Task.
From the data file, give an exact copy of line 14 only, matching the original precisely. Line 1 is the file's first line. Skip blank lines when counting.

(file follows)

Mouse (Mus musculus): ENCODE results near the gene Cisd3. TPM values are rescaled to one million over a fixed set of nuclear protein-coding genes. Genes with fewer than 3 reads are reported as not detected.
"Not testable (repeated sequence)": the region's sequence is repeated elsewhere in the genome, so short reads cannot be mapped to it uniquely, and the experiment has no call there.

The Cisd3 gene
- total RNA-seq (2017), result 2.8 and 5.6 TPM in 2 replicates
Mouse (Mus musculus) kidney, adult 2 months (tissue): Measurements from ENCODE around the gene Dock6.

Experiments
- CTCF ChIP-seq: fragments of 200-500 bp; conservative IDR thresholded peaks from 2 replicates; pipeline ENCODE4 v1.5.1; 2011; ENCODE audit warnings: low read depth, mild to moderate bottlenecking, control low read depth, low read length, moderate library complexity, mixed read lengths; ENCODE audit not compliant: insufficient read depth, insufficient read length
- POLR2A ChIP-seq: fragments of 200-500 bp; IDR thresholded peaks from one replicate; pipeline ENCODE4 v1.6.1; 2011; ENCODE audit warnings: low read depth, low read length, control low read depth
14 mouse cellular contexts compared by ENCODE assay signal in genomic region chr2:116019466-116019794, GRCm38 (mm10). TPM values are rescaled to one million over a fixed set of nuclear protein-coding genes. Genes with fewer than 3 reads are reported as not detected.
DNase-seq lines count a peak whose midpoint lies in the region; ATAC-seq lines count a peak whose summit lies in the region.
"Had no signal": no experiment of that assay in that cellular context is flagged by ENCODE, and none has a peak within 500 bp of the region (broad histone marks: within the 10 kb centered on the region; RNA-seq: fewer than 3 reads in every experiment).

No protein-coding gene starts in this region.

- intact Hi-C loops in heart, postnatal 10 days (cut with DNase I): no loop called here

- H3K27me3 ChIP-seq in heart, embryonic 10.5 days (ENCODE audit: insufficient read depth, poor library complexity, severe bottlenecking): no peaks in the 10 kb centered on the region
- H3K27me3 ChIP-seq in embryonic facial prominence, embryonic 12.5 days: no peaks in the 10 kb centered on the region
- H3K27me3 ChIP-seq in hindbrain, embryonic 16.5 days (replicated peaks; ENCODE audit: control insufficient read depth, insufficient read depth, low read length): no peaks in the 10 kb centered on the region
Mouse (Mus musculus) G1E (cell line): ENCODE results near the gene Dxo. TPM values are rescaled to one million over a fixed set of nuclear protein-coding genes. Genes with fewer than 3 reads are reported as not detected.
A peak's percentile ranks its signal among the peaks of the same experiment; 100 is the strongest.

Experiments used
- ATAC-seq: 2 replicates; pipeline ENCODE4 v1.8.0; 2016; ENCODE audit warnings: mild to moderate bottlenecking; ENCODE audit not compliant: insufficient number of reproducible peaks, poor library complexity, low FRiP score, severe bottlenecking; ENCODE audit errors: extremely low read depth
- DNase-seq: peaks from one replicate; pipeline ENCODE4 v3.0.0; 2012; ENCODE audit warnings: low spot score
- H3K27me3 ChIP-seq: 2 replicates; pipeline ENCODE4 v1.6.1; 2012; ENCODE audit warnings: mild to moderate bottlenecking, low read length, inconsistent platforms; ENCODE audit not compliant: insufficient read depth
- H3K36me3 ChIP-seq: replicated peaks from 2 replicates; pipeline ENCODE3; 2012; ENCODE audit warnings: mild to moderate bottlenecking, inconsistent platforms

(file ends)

- H3K27me3 ChIP-seq in heart, embryonic 10.5 days (ENCODE audit: insufficient read depth, poor library complexity, severe bottlenecking): no peaks in the 10 kb centered on the region